"Louie found that the raft offered an unlikely intellectual refuge. He had never recognized how noisy the civilized world was. Here, drifting in almost total silence, with no scents other than the singed odor of the raft, no flavors on his tongue, nothing moving but the slow procession of shark fins, every vista empty save water and sky, his time unvaried and unbroken, his mind was freed of an encumbrance that civilization had imposed on it. In his head, he could roam anywhere, and he found that his mind was quick and clear, his imagination unfettered and supple. He could stay with a thought for hours, turning it about. (italics mine)
He had always enjoyed excellent recall, but on the raft, his memory became infinitely more nimble, reaching back further, offering detail that had once escaped him. One day, trying to pinpoint his earliest memory, he saw a two-story building and, inside, a stairway broken into two parts of six steps each, with a landing in between. He was there in the image, a tiny child toddling along the stairs. As he crawled down the first set of steps and moved toward the edge of the landing, a tall yellow dog stepped in front of him to stop him from tumbling off. It was his parents' dog, Askim, whom they had had in Olean, when Louie was very little. Louis had never remembered him before."
I've been marveling at the resourcefulness and sheer will it took to survive 47 days on a raft in the Pacific, cringing in horror at the inhuman treatment of vicious POW camp guards, wondering how anyone could survive all that. I'm reading Unbroken: A World War II Story of Survival, Resilience, and Redemption by Laura Hillenbrand.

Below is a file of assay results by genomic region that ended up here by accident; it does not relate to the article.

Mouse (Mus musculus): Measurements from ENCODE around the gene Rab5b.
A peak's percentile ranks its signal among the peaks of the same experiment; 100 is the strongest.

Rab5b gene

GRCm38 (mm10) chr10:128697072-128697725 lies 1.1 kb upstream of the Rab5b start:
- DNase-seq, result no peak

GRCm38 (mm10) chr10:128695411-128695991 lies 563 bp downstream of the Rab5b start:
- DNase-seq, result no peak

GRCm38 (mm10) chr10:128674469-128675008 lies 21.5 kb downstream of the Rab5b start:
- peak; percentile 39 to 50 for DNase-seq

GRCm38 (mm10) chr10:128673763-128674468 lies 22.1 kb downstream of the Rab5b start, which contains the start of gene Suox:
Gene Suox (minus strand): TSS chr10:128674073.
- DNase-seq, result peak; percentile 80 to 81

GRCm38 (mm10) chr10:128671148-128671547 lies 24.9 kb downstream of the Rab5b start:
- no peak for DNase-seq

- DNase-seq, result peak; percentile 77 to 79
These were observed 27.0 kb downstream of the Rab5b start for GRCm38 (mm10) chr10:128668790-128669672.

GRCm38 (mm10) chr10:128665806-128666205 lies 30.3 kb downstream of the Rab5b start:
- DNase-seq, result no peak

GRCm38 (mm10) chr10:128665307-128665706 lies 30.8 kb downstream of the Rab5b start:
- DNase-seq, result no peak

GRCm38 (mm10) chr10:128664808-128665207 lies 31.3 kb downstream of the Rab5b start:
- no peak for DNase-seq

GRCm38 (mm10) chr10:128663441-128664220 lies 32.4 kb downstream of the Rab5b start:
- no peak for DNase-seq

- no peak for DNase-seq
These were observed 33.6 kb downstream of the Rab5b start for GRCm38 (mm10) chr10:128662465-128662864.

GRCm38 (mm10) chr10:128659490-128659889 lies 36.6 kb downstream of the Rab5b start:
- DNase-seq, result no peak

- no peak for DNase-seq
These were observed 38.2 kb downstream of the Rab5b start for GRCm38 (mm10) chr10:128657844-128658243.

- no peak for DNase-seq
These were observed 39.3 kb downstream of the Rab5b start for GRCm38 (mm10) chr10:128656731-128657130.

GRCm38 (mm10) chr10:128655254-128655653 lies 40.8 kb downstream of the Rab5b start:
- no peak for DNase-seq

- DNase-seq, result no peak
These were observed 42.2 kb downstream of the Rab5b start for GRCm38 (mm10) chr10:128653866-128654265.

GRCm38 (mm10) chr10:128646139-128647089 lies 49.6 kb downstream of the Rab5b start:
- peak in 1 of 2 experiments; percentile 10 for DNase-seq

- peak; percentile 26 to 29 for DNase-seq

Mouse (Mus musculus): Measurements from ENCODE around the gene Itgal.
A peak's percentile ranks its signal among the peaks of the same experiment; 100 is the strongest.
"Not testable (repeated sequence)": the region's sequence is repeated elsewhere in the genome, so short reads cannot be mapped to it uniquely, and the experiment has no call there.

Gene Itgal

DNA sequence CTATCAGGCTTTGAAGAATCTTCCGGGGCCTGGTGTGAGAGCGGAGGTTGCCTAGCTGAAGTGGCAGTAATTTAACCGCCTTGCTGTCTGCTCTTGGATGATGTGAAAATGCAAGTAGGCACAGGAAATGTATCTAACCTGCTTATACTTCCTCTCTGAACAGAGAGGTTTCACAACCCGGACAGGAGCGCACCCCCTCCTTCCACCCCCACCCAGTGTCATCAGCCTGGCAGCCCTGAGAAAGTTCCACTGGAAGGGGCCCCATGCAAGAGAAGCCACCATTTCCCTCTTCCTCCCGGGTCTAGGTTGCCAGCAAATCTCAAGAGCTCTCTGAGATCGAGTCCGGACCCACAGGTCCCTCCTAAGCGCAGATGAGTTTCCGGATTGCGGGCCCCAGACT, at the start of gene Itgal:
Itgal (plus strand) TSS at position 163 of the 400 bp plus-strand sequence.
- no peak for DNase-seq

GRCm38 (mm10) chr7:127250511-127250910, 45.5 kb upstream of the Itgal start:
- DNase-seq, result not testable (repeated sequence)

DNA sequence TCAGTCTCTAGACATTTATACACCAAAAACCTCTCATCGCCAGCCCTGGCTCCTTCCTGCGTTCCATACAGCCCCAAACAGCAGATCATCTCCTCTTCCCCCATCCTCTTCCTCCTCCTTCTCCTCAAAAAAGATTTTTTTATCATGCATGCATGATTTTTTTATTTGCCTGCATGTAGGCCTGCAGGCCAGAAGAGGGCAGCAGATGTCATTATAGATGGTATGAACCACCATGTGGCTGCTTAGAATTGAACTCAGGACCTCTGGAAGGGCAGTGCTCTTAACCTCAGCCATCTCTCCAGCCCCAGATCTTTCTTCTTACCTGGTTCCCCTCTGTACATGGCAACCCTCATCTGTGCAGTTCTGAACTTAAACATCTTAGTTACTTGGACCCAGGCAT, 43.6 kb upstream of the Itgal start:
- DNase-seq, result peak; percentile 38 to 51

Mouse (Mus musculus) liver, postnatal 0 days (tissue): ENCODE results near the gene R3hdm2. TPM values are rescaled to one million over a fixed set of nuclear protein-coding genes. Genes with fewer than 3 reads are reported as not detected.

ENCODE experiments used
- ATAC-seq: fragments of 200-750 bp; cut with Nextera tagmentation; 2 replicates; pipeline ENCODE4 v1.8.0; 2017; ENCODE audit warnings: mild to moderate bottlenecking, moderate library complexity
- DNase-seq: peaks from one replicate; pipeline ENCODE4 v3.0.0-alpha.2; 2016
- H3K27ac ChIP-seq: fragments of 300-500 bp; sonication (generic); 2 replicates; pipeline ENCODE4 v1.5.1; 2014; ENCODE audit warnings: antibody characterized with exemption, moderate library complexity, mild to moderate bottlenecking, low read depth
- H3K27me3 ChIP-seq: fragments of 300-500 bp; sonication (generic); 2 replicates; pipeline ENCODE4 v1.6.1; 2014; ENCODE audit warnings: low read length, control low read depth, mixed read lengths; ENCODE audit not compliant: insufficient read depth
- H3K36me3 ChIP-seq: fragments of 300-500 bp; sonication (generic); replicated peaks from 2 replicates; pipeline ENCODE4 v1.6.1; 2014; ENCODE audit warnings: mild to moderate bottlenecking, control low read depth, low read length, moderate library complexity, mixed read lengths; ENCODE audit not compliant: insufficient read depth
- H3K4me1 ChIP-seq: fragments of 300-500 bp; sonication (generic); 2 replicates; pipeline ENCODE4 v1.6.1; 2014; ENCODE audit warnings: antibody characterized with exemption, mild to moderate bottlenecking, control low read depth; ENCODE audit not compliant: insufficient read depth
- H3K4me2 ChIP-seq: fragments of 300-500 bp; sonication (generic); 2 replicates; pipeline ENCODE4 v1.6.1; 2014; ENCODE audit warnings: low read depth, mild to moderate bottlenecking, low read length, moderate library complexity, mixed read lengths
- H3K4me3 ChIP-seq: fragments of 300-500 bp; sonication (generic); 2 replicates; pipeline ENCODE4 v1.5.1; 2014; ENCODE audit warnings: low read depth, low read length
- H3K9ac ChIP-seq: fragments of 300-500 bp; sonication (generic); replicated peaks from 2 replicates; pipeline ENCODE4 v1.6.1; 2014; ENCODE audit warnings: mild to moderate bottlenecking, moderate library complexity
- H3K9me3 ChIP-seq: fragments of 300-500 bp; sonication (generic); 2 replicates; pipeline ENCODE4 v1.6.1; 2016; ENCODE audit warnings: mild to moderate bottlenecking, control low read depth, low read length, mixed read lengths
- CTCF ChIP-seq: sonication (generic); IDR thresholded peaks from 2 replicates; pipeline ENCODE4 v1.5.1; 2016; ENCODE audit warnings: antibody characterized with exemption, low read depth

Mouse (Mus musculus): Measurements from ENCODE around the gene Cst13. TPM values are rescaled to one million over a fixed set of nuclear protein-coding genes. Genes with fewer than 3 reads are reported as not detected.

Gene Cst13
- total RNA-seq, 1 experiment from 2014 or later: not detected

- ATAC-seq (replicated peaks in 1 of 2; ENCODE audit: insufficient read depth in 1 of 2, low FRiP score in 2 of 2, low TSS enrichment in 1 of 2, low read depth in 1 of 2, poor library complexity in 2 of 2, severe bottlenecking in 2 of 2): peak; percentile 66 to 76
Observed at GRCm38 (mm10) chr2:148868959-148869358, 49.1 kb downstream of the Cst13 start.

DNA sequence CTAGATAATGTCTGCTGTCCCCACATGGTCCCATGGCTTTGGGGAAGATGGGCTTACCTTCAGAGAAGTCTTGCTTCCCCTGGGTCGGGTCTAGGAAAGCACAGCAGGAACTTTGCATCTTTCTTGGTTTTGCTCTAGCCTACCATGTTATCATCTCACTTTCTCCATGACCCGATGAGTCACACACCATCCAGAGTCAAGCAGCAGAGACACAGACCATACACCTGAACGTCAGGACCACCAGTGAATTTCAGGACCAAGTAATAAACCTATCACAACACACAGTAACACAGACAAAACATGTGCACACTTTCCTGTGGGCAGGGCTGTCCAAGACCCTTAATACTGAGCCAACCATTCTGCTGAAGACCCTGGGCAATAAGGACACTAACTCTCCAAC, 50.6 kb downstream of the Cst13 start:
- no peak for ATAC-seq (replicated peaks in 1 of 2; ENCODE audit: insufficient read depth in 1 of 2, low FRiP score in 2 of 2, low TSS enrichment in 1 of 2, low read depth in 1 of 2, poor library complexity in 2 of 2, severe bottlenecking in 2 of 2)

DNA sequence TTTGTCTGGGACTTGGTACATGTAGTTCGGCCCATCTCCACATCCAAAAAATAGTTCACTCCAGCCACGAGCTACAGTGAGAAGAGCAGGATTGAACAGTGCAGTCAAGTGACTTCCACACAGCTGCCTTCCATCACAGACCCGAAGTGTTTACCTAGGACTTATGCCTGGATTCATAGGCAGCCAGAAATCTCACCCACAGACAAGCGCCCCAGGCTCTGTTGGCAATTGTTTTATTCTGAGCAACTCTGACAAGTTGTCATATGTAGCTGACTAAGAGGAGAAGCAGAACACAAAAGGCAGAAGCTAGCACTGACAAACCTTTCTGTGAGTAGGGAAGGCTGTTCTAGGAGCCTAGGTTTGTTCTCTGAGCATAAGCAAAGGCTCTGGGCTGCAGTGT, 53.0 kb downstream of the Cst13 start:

I gave this book to both Coty and my dad for Christmas. I knew my runner husband and track history and statistics buff would like it because it chronicles the incredible story of a man who literally ran his way out of a troubled youth to a spot on the 1936 Olympic track and field team. When WWII broke out, he joined the US Army Air Forces and while on a mission to look for a lost plane, his own plane crashed into the Pacific. Louie and one of the other men who survived the crash drifted in the ocean until they were captured by the Japanese Navy. They spent the rest of the war in POW camps and were thought to be dead.
I'll leave the rest of the story for you to read. Or if this isn't going on your reading list anytime soon, you can learn more here or here.
I'm heading out to my own little raft in the middle of a much smaller body of water to finish the book. There won't be any sharks or bombers strafing me. Just floating with a good book in peace - my own little "intellectual refuge" for a bit.